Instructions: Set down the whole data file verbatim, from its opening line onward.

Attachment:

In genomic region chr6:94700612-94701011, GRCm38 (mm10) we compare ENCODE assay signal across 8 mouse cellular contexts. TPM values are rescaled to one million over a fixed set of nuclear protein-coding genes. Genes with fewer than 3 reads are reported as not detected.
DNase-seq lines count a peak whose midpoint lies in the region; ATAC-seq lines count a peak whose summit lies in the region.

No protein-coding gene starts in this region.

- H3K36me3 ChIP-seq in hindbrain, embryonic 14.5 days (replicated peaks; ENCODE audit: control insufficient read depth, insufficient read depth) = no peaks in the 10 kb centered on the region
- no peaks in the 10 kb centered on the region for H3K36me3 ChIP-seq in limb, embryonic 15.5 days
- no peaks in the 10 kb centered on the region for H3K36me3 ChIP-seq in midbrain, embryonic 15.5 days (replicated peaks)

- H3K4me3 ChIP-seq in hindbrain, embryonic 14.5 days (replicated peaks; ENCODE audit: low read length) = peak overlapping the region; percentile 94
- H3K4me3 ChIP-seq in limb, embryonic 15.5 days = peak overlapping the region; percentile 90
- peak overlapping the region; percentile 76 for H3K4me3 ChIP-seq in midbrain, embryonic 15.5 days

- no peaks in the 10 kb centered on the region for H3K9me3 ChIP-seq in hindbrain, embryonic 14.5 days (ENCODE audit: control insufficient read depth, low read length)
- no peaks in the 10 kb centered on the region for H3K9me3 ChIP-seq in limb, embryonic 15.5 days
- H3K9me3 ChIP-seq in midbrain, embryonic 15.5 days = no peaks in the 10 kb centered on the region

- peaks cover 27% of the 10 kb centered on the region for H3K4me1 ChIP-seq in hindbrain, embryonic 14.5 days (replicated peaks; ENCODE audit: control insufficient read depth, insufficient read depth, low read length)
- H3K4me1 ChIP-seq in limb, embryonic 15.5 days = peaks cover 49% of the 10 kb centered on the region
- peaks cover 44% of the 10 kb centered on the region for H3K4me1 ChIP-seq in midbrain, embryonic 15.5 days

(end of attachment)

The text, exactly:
In genomic region chr6:94700612-94701011, GRCm38 (mm10) we compare ENCODE assay signal across 8 mouse cellular contexts. TPM values are rescaled to one million over a fixed set of nuclear protein-coding genes. Genes with fewer than 3 reads are reported as not detected.
DNase-seq lines count a peak whose midpoint lies in the region; ATAC-seq lines count a peak whose summit lies in the region.

No protein-coding gene starts in this region.

- H3K36me3 ChIP-seq in hindbrain, embryonic 14.5 days (replicated peaks; ENCODE audit: control insufficient read depth, insufficient read depth) = no peaks in the 10 kb centered on the region
- no peaks in the 10 kb centered on the region for H3K36me3 ChIP-seq in limb, embryonic 15.5 days
- no peaks in the 10 kb centered on the region for H3K36me3 ChIP-seq in midbrain, embryonic 15.5 days (replicated peaks)

- H3K4me3 ChIP-seq in hindbrain, embryonic 14.5 days (replicated peaks; ENCODE audit: low read length) = peak overlapping the region; percentile 94
- H3K4me3 ChIP-seq in limb, embryonic 15.5 days = peak overlapping the region; percentile 90
- peak overlapping the region; percentile 76 for H3K4me3 ChIP-seq in midbrain, embryonic 15.5 days

- no peaks in the 10 kb centered on the region for H3K9me3 ChIP-seq in hindbrain, embryonic 14.5 days (ENCODE audit: control insufficient read depth, low read length)
- no peaks in the 10 kb centered on the region for H3K9me3 ChIP-seq in limb, embryonic 15.5 days
- H3K9me3 ChIP-seq in midbrain, embryonic 15.5 days = no peaks in the 10 kb centered on the region

- peaks cover 27% of the 10 kb centered on the region for H3K4me1 ChIP-seq in hindbrain, embryonic 14.5 days (replicated peaks; ENCODE audit: control insufficient read depth, insufficient read depth, low read length)
- H3K4me1 ChIP-seq in limb, embryonic 15.5 days = peaks cover 49% of the 10 kb centered on the region
- peaks cover 44% of the 10 kb centered on the region for H3K4me1 ChIP-seq in midbrain, embryonic 15.5 days